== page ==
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Newton authentic Notes in Greek

Newton authentic Notes in Greek Newton authentic Notes in Greek

It is no secret that Sir Isaac Newton was a man of many talents and fluent in a multitude of living and dead languages, among them, ancient Greek, as shown in a notebook available on line

It is no secret that Sir Isaac Newton was a man of many talents and fluent in a multitude of living and dead languages. Among the many languages that the great physicist, mathematician, and scholar spoke and wrote in was Greek.

When Newton was an undergraduate at Trinity College he purchased a notebook which he used from about 1661 to 1665. It includes as you can see many of his philosophical musings in Greek, yet written in the byzantine style. The notebook also includes many notes from his studies and, increasingly, his own explorations into mathematics, physics and metaphysics. It was judged 'Not fit to be printed' by Newton's executor and was presented to the Library by the fifth Earl of Portsmouth in 1872.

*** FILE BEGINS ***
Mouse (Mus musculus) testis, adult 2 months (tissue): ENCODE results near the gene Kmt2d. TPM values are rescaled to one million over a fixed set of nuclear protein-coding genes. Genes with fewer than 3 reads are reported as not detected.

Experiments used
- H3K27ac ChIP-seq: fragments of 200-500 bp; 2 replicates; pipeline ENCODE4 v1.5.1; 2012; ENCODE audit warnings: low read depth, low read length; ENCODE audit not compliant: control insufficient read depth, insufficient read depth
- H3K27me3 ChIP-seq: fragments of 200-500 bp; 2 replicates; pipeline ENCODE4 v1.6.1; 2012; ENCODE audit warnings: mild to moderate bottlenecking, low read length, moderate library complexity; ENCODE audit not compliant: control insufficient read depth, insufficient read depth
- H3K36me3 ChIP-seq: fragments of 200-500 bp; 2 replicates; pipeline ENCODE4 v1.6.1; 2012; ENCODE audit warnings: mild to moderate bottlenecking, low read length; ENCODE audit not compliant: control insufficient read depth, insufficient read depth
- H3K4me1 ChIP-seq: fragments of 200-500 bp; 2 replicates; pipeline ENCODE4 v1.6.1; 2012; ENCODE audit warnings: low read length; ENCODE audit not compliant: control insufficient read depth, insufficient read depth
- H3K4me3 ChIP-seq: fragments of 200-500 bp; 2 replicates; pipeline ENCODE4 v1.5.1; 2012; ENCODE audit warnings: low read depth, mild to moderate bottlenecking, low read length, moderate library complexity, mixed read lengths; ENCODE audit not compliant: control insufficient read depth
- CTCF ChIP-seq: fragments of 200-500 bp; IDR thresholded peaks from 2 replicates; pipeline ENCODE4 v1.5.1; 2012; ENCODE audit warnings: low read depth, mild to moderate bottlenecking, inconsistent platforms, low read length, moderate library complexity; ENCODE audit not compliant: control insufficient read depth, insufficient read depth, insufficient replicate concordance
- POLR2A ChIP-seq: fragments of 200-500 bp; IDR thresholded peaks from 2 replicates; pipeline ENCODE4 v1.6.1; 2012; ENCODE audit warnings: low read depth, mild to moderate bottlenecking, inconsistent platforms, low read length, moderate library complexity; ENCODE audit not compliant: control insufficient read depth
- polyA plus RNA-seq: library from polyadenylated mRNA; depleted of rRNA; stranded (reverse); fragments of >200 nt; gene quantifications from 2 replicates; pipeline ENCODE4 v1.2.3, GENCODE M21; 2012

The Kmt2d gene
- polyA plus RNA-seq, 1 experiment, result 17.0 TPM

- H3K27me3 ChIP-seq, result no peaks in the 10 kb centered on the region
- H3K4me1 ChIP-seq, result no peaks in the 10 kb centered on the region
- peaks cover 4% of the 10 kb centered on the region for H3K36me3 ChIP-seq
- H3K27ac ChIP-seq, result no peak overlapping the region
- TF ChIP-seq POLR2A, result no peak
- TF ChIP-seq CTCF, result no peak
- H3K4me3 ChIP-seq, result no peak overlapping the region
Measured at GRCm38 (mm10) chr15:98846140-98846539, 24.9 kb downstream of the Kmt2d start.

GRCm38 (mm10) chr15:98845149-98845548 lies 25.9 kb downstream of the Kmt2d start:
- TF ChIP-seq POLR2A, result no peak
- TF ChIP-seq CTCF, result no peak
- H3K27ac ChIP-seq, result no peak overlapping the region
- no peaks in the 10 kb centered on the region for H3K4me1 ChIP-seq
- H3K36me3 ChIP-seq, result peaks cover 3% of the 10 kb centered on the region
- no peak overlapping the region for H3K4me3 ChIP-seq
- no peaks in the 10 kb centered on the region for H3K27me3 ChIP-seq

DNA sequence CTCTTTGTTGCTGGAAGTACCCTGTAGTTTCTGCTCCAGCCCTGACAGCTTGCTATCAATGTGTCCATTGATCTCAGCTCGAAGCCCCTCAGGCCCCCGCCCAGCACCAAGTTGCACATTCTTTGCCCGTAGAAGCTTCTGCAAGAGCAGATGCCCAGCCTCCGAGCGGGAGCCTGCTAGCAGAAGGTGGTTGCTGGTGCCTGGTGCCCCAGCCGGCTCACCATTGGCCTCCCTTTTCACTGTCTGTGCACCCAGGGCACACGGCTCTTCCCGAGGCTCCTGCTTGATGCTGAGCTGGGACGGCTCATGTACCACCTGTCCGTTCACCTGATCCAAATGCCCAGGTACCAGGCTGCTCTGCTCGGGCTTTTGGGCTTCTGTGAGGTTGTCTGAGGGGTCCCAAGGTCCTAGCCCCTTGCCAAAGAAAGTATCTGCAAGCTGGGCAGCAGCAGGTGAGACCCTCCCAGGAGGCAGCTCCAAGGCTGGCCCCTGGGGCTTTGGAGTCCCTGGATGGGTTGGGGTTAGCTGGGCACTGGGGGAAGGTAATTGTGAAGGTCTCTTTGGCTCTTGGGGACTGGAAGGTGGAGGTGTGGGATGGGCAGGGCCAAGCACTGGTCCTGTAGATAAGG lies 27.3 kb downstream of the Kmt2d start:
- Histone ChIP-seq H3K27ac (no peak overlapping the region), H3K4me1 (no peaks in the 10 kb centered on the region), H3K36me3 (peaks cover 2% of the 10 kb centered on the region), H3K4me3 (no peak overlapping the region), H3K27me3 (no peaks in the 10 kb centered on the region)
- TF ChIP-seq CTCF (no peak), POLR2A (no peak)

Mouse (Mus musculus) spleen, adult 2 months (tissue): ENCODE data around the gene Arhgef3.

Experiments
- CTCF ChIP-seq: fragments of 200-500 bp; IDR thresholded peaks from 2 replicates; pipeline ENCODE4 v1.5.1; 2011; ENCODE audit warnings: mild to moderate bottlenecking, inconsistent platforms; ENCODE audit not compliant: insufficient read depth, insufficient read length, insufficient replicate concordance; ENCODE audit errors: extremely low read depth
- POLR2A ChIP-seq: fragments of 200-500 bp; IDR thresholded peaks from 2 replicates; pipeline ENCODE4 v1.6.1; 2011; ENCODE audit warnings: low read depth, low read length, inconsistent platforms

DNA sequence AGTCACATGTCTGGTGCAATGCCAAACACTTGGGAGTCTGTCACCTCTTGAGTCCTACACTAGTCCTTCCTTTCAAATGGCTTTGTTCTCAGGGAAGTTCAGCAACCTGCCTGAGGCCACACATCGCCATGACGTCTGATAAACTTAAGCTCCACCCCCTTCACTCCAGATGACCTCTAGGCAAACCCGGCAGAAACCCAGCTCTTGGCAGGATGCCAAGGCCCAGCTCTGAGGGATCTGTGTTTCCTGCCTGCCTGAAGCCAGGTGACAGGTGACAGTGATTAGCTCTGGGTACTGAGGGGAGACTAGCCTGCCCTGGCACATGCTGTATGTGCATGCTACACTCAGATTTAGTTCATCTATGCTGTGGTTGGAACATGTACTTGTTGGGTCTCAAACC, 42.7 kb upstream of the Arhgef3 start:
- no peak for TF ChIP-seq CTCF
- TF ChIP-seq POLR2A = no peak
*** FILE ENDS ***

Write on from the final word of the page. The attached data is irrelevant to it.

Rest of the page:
This notebook contains many blank pages (all shown) and has been used by Newton from both ends. The Cambridge digital library presentation displays the notebook in a sensible reading order. It shows the 'front' cover and the 30 folios that follow and then turns the notebook upside down showing the other cover and the pages that follow it. Full transcriptions are available for folios 88r-135r, a famous section of the manuscript where Newton organises his notetaking according to 'Questiones quaedam Philosophiae' (certain philosophical questions). The notebook was photographed while it was disbound in 2011.

The notebook is in the Portsmouth Collection, donated by the fifth Earl of Portsmouth, 1872.

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